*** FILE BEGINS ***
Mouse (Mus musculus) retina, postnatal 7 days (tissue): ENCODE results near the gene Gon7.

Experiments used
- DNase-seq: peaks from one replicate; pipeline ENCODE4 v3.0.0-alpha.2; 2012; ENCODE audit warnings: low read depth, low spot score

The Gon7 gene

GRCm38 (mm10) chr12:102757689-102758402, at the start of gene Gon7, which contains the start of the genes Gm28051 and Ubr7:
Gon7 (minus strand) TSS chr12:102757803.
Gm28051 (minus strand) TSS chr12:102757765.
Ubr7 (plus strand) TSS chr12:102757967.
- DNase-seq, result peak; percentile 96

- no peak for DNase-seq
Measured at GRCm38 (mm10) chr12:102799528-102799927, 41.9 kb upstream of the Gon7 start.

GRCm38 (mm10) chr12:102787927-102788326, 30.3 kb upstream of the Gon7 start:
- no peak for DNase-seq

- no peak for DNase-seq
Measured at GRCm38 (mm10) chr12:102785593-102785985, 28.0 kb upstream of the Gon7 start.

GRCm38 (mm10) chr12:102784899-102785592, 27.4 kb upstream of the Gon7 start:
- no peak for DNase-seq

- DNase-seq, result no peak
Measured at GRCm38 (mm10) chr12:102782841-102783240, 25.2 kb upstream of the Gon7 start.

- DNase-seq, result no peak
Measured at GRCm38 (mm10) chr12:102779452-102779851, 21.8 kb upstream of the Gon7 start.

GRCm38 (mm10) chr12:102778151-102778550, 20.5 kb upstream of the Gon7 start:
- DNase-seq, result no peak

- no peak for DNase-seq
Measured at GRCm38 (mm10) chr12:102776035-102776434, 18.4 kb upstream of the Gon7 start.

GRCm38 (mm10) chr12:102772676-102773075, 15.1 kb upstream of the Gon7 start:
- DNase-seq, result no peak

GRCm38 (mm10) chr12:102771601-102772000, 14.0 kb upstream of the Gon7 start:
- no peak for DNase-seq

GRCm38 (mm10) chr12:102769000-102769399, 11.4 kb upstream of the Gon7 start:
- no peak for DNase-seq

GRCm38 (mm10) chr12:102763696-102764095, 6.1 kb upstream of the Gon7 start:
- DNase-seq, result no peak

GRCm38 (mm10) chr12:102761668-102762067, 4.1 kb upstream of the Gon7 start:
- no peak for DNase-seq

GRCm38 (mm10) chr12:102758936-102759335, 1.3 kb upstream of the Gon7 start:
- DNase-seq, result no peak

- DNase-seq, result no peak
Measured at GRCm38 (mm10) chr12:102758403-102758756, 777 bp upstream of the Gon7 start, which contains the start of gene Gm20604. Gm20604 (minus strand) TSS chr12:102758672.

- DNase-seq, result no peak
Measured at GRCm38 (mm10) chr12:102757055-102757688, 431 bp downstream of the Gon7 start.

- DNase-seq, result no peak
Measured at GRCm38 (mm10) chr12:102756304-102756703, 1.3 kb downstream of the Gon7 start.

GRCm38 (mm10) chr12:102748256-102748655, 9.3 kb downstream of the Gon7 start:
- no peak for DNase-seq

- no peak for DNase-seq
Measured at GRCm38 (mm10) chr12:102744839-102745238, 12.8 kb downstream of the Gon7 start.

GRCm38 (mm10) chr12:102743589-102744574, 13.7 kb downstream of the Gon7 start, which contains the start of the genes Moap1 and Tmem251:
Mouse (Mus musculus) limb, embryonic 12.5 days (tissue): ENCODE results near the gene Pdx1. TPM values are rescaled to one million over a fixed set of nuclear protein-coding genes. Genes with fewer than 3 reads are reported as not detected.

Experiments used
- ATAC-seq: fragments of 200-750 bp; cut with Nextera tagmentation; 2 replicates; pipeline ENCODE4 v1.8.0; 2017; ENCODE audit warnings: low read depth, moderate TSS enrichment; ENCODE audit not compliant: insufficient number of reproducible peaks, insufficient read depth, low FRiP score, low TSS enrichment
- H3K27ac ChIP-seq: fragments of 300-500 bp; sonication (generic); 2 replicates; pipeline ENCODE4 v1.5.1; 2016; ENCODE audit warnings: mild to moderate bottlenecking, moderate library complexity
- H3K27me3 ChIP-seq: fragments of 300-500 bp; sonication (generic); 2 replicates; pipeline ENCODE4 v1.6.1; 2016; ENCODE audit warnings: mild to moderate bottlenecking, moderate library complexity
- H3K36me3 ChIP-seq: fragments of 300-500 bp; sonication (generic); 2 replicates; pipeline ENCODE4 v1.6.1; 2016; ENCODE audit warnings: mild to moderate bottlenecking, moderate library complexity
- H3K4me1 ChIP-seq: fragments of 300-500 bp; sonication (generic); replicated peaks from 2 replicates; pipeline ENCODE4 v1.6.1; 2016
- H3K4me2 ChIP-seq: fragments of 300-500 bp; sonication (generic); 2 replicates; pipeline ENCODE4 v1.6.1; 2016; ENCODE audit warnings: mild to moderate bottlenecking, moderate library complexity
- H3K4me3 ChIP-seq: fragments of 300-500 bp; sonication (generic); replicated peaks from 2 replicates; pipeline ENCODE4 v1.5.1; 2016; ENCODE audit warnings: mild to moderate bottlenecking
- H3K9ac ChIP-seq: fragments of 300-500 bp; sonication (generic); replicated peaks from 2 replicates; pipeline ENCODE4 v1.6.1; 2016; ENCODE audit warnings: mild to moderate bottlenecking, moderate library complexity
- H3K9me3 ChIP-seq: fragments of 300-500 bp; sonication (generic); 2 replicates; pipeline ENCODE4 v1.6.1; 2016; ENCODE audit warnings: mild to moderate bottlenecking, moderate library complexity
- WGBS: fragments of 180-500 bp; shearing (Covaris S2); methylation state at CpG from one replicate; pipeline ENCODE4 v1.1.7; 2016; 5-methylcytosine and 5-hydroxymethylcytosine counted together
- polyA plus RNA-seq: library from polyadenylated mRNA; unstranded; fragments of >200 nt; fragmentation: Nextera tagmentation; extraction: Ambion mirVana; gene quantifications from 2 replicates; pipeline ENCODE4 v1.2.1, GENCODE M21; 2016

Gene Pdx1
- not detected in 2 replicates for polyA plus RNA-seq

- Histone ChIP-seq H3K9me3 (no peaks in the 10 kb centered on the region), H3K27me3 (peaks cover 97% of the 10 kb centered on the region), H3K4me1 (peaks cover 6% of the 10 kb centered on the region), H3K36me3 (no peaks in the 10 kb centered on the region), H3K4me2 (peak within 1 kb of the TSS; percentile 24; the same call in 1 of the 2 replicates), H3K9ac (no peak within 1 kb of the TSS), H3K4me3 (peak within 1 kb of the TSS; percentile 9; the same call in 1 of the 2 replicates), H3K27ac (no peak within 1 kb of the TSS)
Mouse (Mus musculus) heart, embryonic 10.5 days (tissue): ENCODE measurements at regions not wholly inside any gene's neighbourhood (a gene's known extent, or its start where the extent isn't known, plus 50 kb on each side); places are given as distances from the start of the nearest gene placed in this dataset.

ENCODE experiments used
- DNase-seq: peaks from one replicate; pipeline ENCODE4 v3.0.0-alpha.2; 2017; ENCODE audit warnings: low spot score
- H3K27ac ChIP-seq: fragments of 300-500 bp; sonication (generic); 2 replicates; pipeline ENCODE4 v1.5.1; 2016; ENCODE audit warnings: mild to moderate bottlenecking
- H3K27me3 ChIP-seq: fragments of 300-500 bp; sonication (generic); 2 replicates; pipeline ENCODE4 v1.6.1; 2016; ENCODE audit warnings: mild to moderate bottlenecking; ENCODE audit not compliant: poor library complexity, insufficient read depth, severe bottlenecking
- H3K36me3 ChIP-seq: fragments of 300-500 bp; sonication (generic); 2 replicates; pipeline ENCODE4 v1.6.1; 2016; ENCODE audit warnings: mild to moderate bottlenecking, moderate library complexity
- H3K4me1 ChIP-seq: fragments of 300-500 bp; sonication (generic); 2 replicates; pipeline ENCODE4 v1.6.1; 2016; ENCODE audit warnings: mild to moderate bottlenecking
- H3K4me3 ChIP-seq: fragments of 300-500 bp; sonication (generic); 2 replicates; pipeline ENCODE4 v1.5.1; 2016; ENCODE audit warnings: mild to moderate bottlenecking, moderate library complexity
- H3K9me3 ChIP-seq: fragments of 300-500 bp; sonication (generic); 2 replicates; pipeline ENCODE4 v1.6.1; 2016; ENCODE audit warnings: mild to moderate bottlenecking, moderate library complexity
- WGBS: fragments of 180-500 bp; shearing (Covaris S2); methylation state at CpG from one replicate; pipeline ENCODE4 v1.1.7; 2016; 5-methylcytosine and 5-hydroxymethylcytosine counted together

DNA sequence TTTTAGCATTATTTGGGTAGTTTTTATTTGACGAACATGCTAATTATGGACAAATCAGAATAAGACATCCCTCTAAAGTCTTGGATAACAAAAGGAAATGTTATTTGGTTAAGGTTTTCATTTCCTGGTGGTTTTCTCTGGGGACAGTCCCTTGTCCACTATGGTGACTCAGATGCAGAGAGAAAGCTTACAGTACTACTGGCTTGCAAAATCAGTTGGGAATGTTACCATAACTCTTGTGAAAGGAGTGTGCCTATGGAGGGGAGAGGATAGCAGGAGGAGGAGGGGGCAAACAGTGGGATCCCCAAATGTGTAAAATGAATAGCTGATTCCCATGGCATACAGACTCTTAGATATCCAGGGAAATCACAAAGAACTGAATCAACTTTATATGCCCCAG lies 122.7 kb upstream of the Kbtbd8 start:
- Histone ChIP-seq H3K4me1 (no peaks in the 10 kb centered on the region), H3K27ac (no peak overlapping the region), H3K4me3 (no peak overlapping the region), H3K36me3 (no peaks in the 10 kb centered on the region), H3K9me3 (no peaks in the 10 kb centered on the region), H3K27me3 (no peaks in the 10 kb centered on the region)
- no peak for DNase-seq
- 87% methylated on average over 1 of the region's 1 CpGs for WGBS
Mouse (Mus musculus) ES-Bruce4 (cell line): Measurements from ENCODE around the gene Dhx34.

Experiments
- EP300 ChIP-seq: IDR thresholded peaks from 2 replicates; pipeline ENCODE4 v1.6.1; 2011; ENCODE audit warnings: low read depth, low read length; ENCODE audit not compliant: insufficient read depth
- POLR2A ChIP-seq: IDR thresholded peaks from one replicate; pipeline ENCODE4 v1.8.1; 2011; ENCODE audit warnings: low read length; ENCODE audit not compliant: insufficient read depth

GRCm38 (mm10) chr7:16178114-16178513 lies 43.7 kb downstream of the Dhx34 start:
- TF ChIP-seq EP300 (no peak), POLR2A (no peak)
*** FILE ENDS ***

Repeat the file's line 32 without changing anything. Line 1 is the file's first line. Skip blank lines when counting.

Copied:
GRCm38 (mm10) chr12:102763696-102764095, 6.1 kb upstream of the Gon7 start: